Those educated in the Austrian School understand how the central bank creates the business cycle’s booms and busts. And they know there is a better way than just buying, holding, and hoping. But how does one apply it using Friedrich Hayek’s and Ludwig von Mises’ theories to make money in the market?

In a very readable 107 pages, Roger McKinney shows you how to turn theory into profit and financial survival in his book Financial Bull Riding.

Now is the perfect time to read McKinney’s book. Stocks are trading at all-time highs. More margin debt is outstanding than ever before. Price/earnings ratios are stretched, with market darlings like Netflix and Amazon trading at P/Es of 196 and 581, respectively.

However expensive it may be, if you’ve missed this market move, every day it goes up, you feel the regret and are tempted to jump in. If already fully invested, you’re rationalizing away any concerns.

Eugene Fama may have shared the Nobel Prize for his EMH work, but McKinney disposes of the idea using a folksy story from a serially successful investor — Warren Buffett — that strict adherents to EMH would deny the existence of.

Buffett finished his story about coin-flipping orangutans with “I think you will find that a disproportionate number of successful coin flippers in the investment world came from a very small intellectual village that could be called Graham-and-Doddsville.”

Common sense still makes sense in the plains.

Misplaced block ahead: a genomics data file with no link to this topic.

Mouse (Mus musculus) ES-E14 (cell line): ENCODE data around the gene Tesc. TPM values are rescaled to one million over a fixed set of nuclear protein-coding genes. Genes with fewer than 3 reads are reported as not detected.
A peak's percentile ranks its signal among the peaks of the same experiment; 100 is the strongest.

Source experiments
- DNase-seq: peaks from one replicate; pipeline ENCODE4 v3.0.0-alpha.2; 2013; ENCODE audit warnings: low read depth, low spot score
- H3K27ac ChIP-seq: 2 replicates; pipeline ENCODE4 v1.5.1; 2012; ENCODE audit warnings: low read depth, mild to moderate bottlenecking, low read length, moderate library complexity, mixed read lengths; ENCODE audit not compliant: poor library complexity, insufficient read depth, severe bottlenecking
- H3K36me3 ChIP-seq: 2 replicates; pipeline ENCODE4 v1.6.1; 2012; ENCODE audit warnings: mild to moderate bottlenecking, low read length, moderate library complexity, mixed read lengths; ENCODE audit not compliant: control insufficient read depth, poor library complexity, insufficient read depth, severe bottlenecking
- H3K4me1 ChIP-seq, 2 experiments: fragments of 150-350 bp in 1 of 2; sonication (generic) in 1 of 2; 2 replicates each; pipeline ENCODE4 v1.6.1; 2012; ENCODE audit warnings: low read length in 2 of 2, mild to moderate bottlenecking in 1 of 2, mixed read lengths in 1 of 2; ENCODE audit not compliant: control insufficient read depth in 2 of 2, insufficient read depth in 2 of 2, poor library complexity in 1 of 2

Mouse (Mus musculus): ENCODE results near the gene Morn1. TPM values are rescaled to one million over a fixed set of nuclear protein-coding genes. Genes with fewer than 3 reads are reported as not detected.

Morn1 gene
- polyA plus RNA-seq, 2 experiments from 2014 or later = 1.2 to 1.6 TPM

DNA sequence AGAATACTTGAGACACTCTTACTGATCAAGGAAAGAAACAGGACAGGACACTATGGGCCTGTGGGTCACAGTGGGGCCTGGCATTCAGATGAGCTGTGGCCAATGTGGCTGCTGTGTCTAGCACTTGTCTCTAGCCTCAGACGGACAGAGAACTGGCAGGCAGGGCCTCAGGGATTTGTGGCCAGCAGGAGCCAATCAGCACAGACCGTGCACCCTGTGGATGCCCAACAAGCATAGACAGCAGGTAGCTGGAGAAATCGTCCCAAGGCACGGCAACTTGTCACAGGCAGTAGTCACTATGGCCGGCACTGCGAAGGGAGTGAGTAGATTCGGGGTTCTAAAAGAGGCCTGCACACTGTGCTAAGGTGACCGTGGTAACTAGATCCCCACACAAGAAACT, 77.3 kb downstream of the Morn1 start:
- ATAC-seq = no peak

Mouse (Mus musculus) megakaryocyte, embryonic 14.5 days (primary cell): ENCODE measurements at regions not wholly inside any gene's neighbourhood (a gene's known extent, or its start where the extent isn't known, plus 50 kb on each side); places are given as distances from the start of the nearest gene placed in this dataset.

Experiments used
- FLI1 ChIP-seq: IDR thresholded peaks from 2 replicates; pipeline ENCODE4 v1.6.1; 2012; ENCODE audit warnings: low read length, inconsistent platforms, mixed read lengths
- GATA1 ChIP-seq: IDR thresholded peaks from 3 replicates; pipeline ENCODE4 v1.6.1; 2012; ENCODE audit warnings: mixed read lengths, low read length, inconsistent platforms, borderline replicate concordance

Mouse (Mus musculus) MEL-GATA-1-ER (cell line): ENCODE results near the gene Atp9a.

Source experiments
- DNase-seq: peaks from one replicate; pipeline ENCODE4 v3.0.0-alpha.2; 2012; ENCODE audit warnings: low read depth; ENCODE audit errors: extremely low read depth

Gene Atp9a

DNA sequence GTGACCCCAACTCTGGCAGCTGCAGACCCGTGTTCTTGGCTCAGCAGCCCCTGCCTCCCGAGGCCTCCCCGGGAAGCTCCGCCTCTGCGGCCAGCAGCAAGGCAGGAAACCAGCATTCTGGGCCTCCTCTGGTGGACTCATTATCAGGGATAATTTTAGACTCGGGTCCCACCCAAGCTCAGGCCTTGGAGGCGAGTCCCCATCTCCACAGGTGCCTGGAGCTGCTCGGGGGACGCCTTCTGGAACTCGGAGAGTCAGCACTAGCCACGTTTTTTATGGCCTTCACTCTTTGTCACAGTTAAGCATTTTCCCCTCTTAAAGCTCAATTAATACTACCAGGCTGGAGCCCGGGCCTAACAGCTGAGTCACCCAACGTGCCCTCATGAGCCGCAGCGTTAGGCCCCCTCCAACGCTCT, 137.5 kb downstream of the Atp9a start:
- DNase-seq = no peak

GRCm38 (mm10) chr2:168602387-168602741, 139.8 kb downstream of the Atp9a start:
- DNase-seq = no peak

Buffett has a point. Even in the speculative world of junior resource investing, the legendary Rick Rule is an ardent adherent to the teachings of Ben Graham and David Dodd.

McKinney’s book may be about beating the markets, but the author gains his clear perspective not just through the lens of Austrian economics but from operating as a financial adviser far, far away in the flatland of Oklahoma. His perspective isn’t clouded by the canyons of Wall Street. Common sense still makes sense in the plains.

Bull Riding is Rothbardian in its scope of history used to support the book’s premise. Richard Cantillon is not a household name, but McKinney provides a brief, enlightening history of the man who made a fortune in the crash of John Law’s Mississippi Bubble in 1720 France.

And how many books on investing mention the University of Salamanca as the beginning of the marginal revolution? “Had [Adam] Smith been more familiar with the writings of the Salamanca scholars, he would not have made that mistake.” “That mistake” being the labor theory of value.

Readers shouldn’t worry about the author getting too bogged down in theory or history. He condenses these matters, as well as the Keynesian takeover. He then quickly gets into explaining the Austrian business cycle theory as the bedrock for investment timing.

Hayek’s and Mises’ insight was that monetary intervention by a central bank forces interest rates below their natural rate. This fools entrepreneurs into believing savings have increased and demand has shifted from consumer goods to higher-order (investment) goods. Of course, savings haven’t increased, and this misdirected capital becomes what Austrians call malinvestments, to be liquidated in the downturn.

Selecting good companies to invest in is important, but timing is everything. “If we can predict with some accuracy when profits will change in the business cycle,” McKinney writes, “we should have some idea of when stock prices will change.”

The author follows the money and, in turn, the profits of various business sectors, providing a road map to help investors determine entry and exits points in the market. It’s what he calls avoiding the “business cycle horns.”

Investors have different temperaments and risk tolerances. Very few are all-around cowboys. McKinney lays out three strategies for this investment rodeo depending upon what kind of cowboy you are.